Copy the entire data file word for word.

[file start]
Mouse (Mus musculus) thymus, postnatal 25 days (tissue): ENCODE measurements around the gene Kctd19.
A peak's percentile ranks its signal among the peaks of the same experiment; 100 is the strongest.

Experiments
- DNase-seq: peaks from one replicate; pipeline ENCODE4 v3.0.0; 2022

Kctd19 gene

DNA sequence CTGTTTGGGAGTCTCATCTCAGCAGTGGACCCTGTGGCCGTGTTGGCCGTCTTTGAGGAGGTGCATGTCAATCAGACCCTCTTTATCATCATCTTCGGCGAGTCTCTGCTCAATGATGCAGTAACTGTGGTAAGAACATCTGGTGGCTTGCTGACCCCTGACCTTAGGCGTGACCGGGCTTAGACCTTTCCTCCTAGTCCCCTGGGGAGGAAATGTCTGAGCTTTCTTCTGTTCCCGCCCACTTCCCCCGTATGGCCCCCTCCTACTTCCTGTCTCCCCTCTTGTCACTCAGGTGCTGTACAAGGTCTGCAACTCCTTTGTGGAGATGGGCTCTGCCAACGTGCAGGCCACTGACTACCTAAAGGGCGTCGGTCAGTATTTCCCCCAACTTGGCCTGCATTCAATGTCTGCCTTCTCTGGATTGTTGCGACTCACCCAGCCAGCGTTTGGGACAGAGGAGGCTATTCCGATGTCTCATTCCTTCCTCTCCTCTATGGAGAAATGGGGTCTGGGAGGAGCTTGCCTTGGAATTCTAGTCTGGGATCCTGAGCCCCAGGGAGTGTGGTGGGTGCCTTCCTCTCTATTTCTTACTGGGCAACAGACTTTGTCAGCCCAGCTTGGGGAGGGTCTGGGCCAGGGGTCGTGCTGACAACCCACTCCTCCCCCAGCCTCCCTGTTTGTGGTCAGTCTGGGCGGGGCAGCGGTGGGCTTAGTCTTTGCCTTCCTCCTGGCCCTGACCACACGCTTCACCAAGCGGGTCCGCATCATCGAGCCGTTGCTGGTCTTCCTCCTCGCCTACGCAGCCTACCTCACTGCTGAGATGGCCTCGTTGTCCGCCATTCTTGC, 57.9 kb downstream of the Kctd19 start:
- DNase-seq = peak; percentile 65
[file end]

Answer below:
Mouse (Mus musculus) thymus, postnatal 25 days (tissue): ENCODE measurements around the gene Kctd19.
A peak's percentile ranks its signal among the peaks of the same experiment; 100 is the strongest.

Experiments
- DNase-seq: peaks from one replicate; pipeline ENCODE4 v3.0.0; 2022

Kctd19 gene

DNA sequence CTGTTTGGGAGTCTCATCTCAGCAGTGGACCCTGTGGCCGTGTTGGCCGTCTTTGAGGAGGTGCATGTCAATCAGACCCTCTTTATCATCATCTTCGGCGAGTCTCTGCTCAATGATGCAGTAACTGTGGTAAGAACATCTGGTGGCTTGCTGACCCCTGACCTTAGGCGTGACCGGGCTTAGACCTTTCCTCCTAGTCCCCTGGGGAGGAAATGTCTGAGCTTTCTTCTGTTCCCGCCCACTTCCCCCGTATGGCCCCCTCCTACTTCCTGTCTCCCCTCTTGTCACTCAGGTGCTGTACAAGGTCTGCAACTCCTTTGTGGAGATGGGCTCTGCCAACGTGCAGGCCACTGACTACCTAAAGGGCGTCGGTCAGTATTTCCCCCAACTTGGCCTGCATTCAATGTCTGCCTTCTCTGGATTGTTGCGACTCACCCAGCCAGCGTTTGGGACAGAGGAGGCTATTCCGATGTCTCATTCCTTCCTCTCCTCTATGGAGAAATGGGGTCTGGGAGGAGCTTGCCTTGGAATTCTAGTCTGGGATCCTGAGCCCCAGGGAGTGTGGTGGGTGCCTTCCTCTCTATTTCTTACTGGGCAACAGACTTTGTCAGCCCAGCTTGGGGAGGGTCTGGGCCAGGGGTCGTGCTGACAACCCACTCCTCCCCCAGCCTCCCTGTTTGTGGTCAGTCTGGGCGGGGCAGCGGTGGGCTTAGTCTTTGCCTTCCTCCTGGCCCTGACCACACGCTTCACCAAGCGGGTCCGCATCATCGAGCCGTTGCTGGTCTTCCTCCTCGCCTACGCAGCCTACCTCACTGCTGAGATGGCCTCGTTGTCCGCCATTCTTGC, 57.9 kb downstream of the Kctd19 start:
- DNase-seq = peak; percentile 65